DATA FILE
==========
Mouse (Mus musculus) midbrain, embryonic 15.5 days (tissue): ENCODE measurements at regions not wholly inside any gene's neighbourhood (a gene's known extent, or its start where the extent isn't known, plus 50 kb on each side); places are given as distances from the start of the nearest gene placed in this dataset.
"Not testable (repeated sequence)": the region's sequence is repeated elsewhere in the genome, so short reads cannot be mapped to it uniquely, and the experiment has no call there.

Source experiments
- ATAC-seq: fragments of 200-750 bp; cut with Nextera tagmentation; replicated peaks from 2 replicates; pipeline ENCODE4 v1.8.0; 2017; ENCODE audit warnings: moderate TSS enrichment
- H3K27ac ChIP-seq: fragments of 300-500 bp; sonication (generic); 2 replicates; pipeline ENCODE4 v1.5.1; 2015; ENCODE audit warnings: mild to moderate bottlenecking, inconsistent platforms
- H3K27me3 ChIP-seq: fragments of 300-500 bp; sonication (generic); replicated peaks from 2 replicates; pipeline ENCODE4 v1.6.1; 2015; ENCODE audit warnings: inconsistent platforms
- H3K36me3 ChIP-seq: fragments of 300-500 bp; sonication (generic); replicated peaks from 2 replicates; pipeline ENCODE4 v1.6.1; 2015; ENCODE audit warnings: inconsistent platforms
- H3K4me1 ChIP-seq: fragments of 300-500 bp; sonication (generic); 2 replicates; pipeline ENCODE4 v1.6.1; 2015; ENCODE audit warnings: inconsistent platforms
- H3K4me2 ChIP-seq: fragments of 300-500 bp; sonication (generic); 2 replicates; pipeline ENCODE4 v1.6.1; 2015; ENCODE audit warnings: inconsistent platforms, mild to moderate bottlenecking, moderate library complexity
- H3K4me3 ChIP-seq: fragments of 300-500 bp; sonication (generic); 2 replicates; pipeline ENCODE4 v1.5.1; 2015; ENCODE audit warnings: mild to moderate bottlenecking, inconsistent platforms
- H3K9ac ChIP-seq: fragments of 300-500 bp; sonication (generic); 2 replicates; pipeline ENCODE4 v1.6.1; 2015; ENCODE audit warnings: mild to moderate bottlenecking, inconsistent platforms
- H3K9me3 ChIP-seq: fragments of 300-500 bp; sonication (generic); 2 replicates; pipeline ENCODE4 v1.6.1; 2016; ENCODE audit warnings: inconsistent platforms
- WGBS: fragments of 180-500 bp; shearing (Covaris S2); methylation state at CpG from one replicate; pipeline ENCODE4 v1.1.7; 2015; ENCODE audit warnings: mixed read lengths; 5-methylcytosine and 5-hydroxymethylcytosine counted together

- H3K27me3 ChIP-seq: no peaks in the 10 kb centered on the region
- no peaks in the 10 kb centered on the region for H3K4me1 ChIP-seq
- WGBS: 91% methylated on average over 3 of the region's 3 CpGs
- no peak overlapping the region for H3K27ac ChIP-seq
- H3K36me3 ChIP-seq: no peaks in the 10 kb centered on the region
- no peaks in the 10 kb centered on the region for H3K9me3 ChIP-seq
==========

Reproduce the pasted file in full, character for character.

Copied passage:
Mouse (Mus musculus) midbrain, embryonic 15.5 days (tissue): ENCODE measurements at regions not wholly inside any gene's neighbourhood (a gene's known extent, or its start where the extent isn't known, plus 50 kb on each side); places are given as distances from the start of the nearest gene placed in this dataset.
"Not testable (repeated sequence)": the region's sequence is repeated elsewhere in the genome, so short reads cannot be mapped to it uniquely, and the experiment has no call there.

Source experiments
- ATAC-seq: fragments of 200-750 bp; cut with Nextera tagmentation; replicated peaks from 2 replicates; pipeline ENCODE4 v1.8.0; 2017; ENCODE audit warnings: moderate TSS enrichment
- H3K27ac ChIP-seq: fragments of 300-500 bp; sonication (generic); 2 replicates; pipeline ENCODE4 v1.5.1; 2015; ENCODE audit warnings: mild to moderate bottlenecking, inconsistent platforms
- H3K27me3 ChIP-seq: fragments of 300-500 bp; sonication (generic); replicated peaks from 2 replicates; pipeline ENCODE4 v1.6.1; 2015; ENCODE audit warnings: inconsistent platforms
- H3K36me3 ChIP-seq: fragments of 300-500 bp; sonication (generic); replicated peaks from 2 replicates; pipeline ENCODE4 v1.6.1; 2015; ENCODE audit warnings: inconsistent platforms
- H3K4me1 ChIP-seq: fragments of 300-500 bp; sonication (generic); 2 replicates; pipeline ENCODE4 v1.6.1; 2015; ENCODE audit warnings: inconsistent platforms
- H3K4me2 ChIP-seq: fragments of 300-500 bp; sonication (generic); 2 replicates; pipeline ENCODE4 v1.6.1; 2015; ENCODE audit warnings: inconsistent platforms, mild to moderate bottlenecking, moderate library complexity
- H3K4me3 ChIP-seq: fragments of 300-500 bp; sonication (generic); 2 replicates; pipeline ENCODE4 v1.5.1; 2015; ENCODE audit warnings: mild to moderate bottlenecking, inconsistent platforms
- H3K9ac ChIP-seq: fragments of 300-500 bp; sonication (generic); 2 replicates; pipeline ENCODE4 v1.6.1; 2015; ENCODE audit warnings: mild to moderate bottlenecking, inconsistent platforms
- H3K9me3 ChIP-seq: fragments of 300-500 bp; sonication (generic); 2 replicates; pipeline ENCODE4 v1.6.1; 2016; ENCODE audit warnings: inconsistent platforms
- WGBS: fragments of 180-500 bp; shearing (Covaris S2); methylation state at CpG from one replicate; pipeline ENCODE4 v1.1.7; 2015; ENCODE audit warnings: mixed read lengths; 5-methylcytosine and 5-hydroxymethylcytosine counted together

- H3K27me3 ChIP-seq: no peaks in the 10 kb centered on the region
- no peaks in the 10 kb centered on the region for H3K4me1 ChIP-seq
- WGBS: 91% methylated on average over 3 of the region's 3 CpGs
- no peak overlapping the region for H3K27ac ChIP-seq
- H3K36me3 ChIP-seq: no peaks in the 10 kb centered on the region
- no peaks in the 10 kb centered on the region for H3K9me3 ChIP-seq